• Mark the exact coordinates of features in the field, using an app like Gaia GPS
  • Record hikes and drives of unknown roads and trails with GPS apps

Since aerial imagery can be years old, your tracks and waypoints will provide the most up-to-date information for OpenStreetMap. See the end of this article for a list of resources and tools to help you edit the map.

Editing from Imagery

Look at minor roads in off-the-beaten path areas. Parks are another good place to start, since many of them lack information for restrooms, foot paths, playgrounds, and other features. You’ll get a kick out of this, and spend more time than you think fixing your local haunts.

I started by homing in on a local ball park, and found neither the baseball diamond, nor the park road featured on the map.

OpenStreetMap (OSM)

Adding New Features

To add a new feature, you’ll use the tools at the top of the right pane.

  • The Point tool drops a map marker at a point of interest.
  • The Line tool traces roads, rail lines, trails, bike paths, footpaths, and other linear features.
  • The Area tool lets you add detailed footprints of buildings, schools, businesses, lakes, swimming pools, and more.

No matter which tool you choose, you’ll want to zoom in far enough to be able to mark features accurately.

OpenStreetMap (OSM)

Line features, as they appear in OSM.

Adding a Road or Path

In this example, I’ll add the minor road with the Line tool, and the ballpark with the Area tool.

To begin adding a road or path (what OSM calls a “way”):

  • Select the Line tool at the top of the right pane. Bear in mind that a line should run down the center of the surface. If you’re adding a road, your line should connect to another road that’s already mapped in OSM.
  • Click on the point where the center of the new road connects with an existing road. This will create the first node, or point that helps define ways and shapes.
  • Follow the course of the road; where it begins to turn, click to anchor a new node that will allow you to swivel and follow its shape.
  • Press the enter key (or double-click on the final node) to complete your line. You’ll have a burgeoning sense of accomplishment, but you won’t be finished quite yet.

OpenStreetMap (OSM)

For this example, I connected the new road where it begins at Karakung Drive, and traced it to its dead end at a parking lot. Your sketch doesn’t have to be perfect, but if you make a mistake, use the undo arrow at the top of the screen. You’ll be an expert at tracing features in no time.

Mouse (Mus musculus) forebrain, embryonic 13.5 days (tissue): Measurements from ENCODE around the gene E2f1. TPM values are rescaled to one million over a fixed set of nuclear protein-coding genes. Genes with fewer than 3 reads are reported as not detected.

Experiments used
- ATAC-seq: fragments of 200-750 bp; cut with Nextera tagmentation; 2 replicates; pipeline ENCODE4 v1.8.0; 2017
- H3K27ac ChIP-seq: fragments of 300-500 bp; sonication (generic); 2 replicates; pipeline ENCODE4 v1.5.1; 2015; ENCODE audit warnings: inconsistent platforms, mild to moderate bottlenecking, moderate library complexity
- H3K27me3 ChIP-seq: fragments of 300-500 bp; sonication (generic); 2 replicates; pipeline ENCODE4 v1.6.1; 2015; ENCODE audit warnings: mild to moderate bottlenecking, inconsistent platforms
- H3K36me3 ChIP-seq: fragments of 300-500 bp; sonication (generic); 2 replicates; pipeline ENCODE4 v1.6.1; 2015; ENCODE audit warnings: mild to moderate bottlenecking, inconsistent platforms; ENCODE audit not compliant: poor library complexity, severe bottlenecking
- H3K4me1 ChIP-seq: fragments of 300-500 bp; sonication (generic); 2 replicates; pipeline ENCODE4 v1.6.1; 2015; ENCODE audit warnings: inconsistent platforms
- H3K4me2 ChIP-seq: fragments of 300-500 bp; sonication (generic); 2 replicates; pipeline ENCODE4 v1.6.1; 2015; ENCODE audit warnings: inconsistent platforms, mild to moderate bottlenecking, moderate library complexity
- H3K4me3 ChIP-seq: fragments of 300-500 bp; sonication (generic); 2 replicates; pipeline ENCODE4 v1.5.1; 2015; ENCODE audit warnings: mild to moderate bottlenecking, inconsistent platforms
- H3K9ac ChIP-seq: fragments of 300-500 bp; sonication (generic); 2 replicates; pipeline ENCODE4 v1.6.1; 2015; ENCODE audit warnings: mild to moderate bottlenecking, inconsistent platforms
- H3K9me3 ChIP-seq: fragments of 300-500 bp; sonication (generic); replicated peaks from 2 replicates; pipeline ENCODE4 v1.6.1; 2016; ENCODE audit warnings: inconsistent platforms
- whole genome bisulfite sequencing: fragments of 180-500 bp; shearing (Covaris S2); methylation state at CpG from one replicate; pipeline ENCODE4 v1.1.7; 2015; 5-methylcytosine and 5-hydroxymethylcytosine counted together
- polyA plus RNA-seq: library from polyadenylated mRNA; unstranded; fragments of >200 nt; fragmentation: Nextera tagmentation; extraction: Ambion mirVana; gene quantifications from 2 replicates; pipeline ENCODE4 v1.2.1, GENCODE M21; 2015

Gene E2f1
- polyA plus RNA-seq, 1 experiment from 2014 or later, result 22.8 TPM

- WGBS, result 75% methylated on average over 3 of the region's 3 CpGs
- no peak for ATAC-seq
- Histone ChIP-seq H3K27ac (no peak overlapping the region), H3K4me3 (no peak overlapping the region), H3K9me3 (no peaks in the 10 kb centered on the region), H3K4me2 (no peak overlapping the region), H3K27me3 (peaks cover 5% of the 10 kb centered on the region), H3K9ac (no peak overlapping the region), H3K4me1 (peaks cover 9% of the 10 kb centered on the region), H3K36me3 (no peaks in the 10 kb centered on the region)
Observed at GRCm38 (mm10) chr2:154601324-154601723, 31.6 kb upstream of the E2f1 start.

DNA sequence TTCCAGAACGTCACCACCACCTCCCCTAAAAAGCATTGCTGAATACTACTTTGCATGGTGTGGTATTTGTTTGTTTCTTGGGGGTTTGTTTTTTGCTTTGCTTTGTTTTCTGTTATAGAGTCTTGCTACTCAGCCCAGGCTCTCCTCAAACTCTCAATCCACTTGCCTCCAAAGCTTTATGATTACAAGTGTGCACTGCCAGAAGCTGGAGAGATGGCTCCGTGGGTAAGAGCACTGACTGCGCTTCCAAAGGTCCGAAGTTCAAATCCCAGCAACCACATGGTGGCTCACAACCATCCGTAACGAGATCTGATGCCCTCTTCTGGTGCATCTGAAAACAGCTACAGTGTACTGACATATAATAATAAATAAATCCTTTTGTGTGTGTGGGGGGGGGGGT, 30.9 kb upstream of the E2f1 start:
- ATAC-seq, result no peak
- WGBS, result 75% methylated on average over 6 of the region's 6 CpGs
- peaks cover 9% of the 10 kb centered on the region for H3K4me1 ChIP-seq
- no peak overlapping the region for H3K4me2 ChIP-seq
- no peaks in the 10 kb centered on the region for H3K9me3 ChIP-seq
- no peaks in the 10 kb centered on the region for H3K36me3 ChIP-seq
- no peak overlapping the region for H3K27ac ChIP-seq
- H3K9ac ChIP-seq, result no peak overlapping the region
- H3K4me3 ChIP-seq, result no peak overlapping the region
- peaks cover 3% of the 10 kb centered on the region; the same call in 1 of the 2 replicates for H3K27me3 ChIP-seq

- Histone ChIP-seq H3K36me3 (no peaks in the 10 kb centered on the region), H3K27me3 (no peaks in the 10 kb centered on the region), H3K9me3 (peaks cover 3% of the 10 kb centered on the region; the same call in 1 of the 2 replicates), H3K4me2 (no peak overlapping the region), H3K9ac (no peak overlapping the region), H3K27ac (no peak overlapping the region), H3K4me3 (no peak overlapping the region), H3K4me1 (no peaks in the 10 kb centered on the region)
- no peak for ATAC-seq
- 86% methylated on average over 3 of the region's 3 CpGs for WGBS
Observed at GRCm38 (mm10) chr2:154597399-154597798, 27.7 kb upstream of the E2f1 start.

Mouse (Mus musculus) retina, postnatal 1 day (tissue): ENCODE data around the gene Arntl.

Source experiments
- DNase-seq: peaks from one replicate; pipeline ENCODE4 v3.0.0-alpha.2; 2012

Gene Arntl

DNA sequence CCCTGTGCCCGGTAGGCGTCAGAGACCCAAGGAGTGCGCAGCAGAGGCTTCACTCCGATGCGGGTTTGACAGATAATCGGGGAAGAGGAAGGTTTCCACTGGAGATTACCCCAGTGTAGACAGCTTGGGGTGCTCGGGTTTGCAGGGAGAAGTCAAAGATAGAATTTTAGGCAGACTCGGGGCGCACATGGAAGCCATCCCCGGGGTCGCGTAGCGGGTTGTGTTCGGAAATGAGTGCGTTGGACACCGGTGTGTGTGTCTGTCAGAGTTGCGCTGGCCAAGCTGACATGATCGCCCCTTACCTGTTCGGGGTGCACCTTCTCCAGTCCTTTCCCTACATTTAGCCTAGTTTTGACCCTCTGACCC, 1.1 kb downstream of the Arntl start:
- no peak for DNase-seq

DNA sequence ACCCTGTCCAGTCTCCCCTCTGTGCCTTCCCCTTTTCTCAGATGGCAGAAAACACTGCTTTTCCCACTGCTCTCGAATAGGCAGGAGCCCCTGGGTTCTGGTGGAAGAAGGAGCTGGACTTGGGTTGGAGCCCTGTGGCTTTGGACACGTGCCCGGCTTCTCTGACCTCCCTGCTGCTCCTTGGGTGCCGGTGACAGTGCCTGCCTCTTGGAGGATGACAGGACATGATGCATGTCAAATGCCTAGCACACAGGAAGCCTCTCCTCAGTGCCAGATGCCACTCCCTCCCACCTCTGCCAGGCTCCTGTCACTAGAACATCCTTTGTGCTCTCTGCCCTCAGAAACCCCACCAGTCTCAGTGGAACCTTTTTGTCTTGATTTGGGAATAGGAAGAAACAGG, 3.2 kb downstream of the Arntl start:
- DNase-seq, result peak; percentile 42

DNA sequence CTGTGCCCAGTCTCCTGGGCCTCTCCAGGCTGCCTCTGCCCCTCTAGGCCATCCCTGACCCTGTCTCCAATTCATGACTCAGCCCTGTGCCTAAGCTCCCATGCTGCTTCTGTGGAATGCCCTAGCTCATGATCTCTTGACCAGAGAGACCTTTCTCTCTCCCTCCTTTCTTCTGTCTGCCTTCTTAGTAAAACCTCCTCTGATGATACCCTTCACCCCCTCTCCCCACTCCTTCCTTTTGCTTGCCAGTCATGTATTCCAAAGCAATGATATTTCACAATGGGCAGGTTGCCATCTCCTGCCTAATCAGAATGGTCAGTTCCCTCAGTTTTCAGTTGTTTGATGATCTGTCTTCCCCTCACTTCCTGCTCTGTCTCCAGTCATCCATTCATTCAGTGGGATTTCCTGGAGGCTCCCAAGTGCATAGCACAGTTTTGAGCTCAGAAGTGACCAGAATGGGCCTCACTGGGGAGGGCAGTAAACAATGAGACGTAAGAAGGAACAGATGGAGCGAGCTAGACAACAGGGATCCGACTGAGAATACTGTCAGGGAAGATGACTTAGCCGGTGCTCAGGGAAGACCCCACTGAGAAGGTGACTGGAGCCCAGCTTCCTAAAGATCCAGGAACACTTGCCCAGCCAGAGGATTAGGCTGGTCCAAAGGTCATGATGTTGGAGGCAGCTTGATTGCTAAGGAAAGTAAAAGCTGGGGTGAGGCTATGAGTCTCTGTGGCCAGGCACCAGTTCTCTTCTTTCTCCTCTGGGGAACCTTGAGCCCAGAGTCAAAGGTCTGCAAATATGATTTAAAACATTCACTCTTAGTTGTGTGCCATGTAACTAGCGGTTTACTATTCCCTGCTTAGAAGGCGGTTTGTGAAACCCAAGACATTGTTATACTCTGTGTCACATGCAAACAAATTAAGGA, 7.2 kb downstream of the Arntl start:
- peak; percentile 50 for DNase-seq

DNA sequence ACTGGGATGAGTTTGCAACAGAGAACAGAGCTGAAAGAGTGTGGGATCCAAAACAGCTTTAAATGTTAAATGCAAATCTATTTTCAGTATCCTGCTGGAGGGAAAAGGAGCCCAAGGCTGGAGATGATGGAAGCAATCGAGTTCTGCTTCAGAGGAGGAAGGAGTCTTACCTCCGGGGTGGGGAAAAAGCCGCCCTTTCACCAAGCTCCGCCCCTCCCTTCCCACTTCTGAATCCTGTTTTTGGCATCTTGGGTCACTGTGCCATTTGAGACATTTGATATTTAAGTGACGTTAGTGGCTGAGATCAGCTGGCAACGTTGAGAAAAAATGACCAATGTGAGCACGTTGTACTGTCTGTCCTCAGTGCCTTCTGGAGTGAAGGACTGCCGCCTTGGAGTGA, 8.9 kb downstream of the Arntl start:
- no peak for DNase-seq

Next, you’ll be prompted to add a feature type for the new road.

  • Set the Feature Type to “Road,” then select a subtype (Residential Road, Motorway, Primary Road, etc.). Click the information icon (i) for a description of each type.
  • If you’re not sure what to choose, set the type to Unknown Road. (If you’re adding a path, choose Path as the feature type, then select the appropriate subtype.)

Then, name and tag the road:

  • Add the name of the road or path. Since the road that goes through the ballpark is unnamed, I left that field empty.
  • By default, roads are assumed to be two-way. If your road is one-way, change the value in the One Way field. Add the speed limit, if known.
  • You can indicate which types of traffic are permitted in the Access section. If you’re not sure, leave this section empty.
  • You can also note the type of surface in the Surface section. Most roads are tagged as paved, which means the surface is sealed with asphalt, paving stone, metal, or other material. If you know the surface is asphalt, you can specify that here. If you’re not sure, tagging more generally as paved or unpaved is fine.
  • If you like, you can include additional fields, such as address, phone, and website with the Add field drop-down menu.
  • Finally, be sure to save your edits with the button at the top right.

Afterwards, OSM will prompt you to write a short summary of your changes in the left pane. For example, you could write something like “Added a minor road and speed limit.”

OpenStreetMap (OSM)

Adding a Park or Building

I added the baseball diamond outline. You may want to add a body of water, grove of trees, your place of work, or a favorite restaurant.

  • Select the Area tool at the top right.
  • Click on a corner or edge of the feature to place the first node.
  • Continue tracing around the feature; you’ll see a polygon taking shape as you go.
  • When you’re finished, press enter to complete the shape.

OpenStreetMap (OSM)

OSM offers tools to help you smooth out your tracings. While they won’t help you if you’re tracing a ballpark, they can make outlining buildings and other features a lot easier.

If your square, rectangular, or circular sketch is an “approximate” one that could use a bit of help, complete the drawing, then click on it. A menu of tools will appear on top of your sketch. Click the square-shaped tool (Square Corners) to fix up square and rectangular shapes, or the circle-shaped tool (Make Circular) for circular ones.

Add tags for the new feature in the left pane.

  • I searched for “baseball” in the search box at the top left, then set the feature type for the ballpark to Baseball Diamond.
  • I entered Reilly Field as its name.
  • Since I didn’t know if the park is lit or not (probably not, and I don’t see light poles on the imagery), I kept the value in that field as “unknown.”
  • I also added the address and the website for Haverford Township Little League.